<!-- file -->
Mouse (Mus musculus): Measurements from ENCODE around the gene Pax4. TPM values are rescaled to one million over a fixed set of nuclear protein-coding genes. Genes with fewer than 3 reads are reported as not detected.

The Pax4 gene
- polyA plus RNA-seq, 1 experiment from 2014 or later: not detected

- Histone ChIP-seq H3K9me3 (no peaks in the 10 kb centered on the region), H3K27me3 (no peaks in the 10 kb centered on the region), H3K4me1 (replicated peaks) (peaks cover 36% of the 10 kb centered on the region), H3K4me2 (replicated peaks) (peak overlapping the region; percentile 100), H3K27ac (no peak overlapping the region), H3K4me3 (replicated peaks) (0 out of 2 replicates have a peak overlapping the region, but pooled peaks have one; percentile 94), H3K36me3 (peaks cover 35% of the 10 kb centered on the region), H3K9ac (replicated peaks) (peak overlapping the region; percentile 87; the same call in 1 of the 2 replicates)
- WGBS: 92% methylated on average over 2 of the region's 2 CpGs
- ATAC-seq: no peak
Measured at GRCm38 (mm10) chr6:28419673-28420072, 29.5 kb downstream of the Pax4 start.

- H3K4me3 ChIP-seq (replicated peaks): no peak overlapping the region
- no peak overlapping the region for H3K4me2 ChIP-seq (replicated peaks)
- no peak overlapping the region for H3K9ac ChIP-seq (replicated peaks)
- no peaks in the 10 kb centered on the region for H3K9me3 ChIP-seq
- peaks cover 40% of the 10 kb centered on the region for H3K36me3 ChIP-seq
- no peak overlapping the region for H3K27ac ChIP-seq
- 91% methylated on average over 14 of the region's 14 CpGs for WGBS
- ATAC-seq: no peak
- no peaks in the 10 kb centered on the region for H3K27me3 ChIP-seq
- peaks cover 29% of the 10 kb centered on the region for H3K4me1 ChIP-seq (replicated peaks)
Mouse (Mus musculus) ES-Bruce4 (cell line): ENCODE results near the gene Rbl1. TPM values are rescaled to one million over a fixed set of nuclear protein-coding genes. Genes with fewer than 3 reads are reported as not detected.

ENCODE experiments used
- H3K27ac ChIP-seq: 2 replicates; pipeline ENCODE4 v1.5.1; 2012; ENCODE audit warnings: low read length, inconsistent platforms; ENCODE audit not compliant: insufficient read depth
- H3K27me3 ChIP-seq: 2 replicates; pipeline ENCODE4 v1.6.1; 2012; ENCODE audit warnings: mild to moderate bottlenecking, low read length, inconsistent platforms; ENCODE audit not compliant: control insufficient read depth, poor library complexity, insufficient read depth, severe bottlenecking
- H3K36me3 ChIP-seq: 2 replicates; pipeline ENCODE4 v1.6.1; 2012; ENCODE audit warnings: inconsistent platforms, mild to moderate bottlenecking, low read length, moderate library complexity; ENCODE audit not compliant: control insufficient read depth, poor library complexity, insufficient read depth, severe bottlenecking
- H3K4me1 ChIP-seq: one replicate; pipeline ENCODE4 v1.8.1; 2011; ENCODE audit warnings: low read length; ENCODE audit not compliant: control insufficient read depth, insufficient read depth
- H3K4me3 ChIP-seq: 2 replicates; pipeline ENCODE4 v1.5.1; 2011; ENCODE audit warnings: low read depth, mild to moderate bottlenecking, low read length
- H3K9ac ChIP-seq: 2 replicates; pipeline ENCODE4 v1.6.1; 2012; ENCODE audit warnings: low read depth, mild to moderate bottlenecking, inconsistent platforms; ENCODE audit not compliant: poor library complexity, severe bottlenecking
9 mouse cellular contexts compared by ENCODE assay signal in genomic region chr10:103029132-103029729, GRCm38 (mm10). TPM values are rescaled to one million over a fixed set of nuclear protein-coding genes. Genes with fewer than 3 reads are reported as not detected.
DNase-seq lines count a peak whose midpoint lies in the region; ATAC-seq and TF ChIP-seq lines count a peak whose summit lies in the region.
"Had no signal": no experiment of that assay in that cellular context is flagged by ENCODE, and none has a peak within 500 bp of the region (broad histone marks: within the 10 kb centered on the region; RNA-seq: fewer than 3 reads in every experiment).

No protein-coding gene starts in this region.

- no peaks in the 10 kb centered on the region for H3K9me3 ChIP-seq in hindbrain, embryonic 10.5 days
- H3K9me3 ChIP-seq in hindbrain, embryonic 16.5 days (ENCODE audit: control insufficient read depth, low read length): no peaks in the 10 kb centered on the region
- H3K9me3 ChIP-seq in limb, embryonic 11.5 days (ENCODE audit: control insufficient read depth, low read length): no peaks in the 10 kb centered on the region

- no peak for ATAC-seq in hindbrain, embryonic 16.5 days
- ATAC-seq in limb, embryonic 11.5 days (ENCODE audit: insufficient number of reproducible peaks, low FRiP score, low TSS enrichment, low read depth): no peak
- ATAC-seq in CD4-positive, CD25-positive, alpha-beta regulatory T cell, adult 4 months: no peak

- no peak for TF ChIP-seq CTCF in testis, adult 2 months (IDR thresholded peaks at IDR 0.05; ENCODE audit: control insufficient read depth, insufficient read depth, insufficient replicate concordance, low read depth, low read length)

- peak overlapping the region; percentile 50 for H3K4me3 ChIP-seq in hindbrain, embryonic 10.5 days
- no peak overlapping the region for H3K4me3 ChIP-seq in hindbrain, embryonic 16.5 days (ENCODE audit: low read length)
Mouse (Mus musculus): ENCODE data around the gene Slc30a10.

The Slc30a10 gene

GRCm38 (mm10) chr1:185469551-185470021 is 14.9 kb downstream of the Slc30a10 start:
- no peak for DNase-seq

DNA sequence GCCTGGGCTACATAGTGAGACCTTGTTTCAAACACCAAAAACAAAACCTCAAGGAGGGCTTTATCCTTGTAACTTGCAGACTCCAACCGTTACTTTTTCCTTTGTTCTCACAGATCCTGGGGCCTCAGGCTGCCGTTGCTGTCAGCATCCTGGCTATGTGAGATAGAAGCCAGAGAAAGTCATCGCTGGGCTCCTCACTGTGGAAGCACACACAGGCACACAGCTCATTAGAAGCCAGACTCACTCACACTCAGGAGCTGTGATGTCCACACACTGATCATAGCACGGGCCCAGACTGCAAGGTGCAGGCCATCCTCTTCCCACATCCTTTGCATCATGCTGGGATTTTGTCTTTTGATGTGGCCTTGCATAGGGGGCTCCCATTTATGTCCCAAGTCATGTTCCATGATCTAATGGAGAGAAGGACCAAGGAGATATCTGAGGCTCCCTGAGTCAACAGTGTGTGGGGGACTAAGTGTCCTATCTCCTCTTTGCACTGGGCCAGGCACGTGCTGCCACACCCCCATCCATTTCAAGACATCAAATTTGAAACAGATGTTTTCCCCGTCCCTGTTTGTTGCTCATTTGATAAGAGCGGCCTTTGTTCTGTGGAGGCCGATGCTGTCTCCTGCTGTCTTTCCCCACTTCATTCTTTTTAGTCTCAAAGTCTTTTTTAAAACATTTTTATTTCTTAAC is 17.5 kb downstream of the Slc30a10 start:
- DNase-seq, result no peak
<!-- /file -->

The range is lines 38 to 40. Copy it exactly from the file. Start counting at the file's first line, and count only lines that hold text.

- no peak overlapping the region for H3K4me3 ChIP-seq in hindbrain, embryonic 16.5 days (ENCODE audit: low read length)
Mouse (Mus musculus): ENCODE data around the gene Slc30a10.

The Slc30a10 gene